Latest stories from i100
Have you tried new the Independent Digital Edition apps?
Independent Dating
and  

By clicking 'Search' you
are agreeing to our
Terms of Use.

iJobs Job Widget
iJobs General

Ashdown Group: Front-End Developer - Surrey - £40,000

£30000 - £40000 per annum: Ashdown Group: Front-End Developer - Guildford/Craw...

Recruitment Genius: Customer Service Assistant

£13500 - £15000 per annum: Recruitment Genius: A Customer Service Assistant is...

Recruitment Genius: Sales Executive - OTE £35,000

£16000 - £35000 per annum: Recruitment Genius: An ambitious and motivated Sale...

Recruitment Genius: Gas Installation Support Engineer

£20000 - £23000 per annum: Recruitment Genius: A Gas Installation Support Engi...

Day In a Page

Not even the 'putrid throat' could stop the Ross Poldark swoon-fest'

Not even the 'putrid throat' could stop the Ross Poldark swoon-fest'

How a costume drama became a Sunday night staple
Miliband promises no stamp duty for first-time buyers as he pushes Tories on housing

Miliband promises no stamp duty for first-time buyers

Labour leader pushes Tories on housing
Aviation history is littered with grand failures - from the the Bristol Brabazon to Concorde - but what went wrong with the SuperJumbo?

Aviation history is littered with grand failures

But what went wrong with the SuperJumbo?
Fear of Putin, Islamists and immigration is giving rise to a new generation of Soviet-style 'iron curtains' right across Europe

Fortress Europe?

Fear of Putin, Islamists and immigration is giving rise to a new generation of 'iron curtains'
Never mind what you're wearing, it's what you're reclining on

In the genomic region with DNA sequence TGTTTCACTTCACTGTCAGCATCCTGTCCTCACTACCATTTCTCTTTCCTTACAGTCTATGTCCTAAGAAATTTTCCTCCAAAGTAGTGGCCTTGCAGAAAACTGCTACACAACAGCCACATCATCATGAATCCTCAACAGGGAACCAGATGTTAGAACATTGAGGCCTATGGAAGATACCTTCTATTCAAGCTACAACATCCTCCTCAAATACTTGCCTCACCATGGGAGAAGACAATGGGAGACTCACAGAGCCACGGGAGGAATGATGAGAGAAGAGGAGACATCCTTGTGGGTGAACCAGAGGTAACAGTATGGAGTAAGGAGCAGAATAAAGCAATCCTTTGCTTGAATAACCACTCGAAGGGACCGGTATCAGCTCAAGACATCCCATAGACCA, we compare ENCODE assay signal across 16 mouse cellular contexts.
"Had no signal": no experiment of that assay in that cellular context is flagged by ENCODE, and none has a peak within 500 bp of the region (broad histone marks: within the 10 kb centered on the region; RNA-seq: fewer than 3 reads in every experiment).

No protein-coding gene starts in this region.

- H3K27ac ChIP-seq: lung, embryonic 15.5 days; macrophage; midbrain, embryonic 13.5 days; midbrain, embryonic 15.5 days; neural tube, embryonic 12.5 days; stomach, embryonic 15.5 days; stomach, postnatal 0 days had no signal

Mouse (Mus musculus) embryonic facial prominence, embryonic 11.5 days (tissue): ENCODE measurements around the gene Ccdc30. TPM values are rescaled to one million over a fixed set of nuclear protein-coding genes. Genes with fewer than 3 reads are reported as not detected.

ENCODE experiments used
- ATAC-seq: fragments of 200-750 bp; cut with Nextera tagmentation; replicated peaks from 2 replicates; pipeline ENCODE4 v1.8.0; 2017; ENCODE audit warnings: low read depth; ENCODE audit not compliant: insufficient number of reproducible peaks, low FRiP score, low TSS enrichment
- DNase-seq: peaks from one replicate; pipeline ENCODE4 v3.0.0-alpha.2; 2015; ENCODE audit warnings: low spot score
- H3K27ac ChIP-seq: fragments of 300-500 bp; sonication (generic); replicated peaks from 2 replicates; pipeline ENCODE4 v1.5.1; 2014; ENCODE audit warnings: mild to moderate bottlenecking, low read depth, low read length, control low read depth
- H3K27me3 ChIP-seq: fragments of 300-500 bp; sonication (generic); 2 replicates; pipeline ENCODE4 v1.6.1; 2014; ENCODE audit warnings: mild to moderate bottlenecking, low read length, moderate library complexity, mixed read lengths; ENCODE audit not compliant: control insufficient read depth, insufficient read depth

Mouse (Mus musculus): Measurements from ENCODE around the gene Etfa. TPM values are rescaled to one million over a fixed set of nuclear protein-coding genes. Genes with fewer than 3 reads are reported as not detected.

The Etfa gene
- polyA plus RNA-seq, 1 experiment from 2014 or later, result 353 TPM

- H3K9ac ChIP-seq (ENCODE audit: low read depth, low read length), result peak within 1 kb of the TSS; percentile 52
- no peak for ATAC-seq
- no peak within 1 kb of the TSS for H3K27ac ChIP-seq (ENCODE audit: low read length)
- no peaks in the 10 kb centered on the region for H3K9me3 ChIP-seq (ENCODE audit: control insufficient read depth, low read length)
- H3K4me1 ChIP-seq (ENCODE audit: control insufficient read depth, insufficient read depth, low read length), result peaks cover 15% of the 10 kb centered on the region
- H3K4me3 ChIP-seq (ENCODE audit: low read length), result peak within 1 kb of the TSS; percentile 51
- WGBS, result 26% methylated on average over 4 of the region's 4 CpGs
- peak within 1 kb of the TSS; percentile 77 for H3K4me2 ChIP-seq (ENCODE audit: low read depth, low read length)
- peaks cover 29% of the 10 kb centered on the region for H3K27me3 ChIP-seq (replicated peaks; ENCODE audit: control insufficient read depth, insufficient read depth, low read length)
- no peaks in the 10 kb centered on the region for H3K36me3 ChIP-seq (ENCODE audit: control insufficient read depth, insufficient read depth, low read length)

Never mind what you're wearing

It's what you're reclining on that matters
General Election 2015: Chuka Umunna on the benefits of immigration, humility – and his leader Ed Miliband

Chuka Umunna: A virus of racism runs through Ukip

The shadow business secretary on the benefits of immigration, humility – and his leader Ed Miliband
Yemen crisis: This exotic war will soon become Europe's problem

Yemen's exotic war will soon affect Europe

Terrorism and boatloads of desperate migrants will be the outcome of the Saudi air campaign, says Patrick Cockburn
Marginal Streets project aims to document voters in the run-up to the General Election

Marginal Streets project documents voters

Independent photographers Joseph Fox and Orlando Gili are uploading two portraits of constituents to their website for each day of the campaign
Game of Thrones: Visit the real-life kingdom of Westeros to see where violent history ends and telly tourism begins

The real-life kingdom of Westeros

Is there something a little uncomfortable about Game of Thrones shooting in Northern Ireland?
How to survive a social-media mauling, by the tough women of Twitter

How to survive a Twitter mauling

Mary Beard, Caroline Criado-Perez, Louise Mensch, Bunny La Roche and Courtney Barrasford reveal how to trounce the trolls
Gallipoli centenary: At dawn, the young remember the young who perished in one of the First World War's bloodiest battles

At dawn, the young remember the young

A century ago, soldiers of the Empire – many no more than boys – spilt on to Gallipoli’s beaches. On this 100th Anzac Day, there are personal, poetic tributes to their sacrifice
Dissent is slowly building against the billions spent on presidential campaigns – even among politicians themselves

Follow the money as never before

Dissent is slowly building against the billions spent on presidential campaigns – even among politicians themselves, reports Rupert Cornwell
Samuel West interview: The actor and director on austerity, unionisation, and not mentioning his famous parents

Samuel West interview

The actor and director on austerity, unionisation, and not mentioning his famous parents
General Election 2015: Imagine if the leading political parties were fashion labels

Imagine if the leading political parties were fashion labels

Fashion editor, Alexander Fury, on what the leaders' appearances tell us about them
Phumzile Mlambo-Ngcuka: Home can be the unsafest place for women

Phumzile Mlambo-Ngcuka: Home can be the unsafest place for women

The architect of the HeForShe movement and head of UN Women on the world's failure to combat domestic violence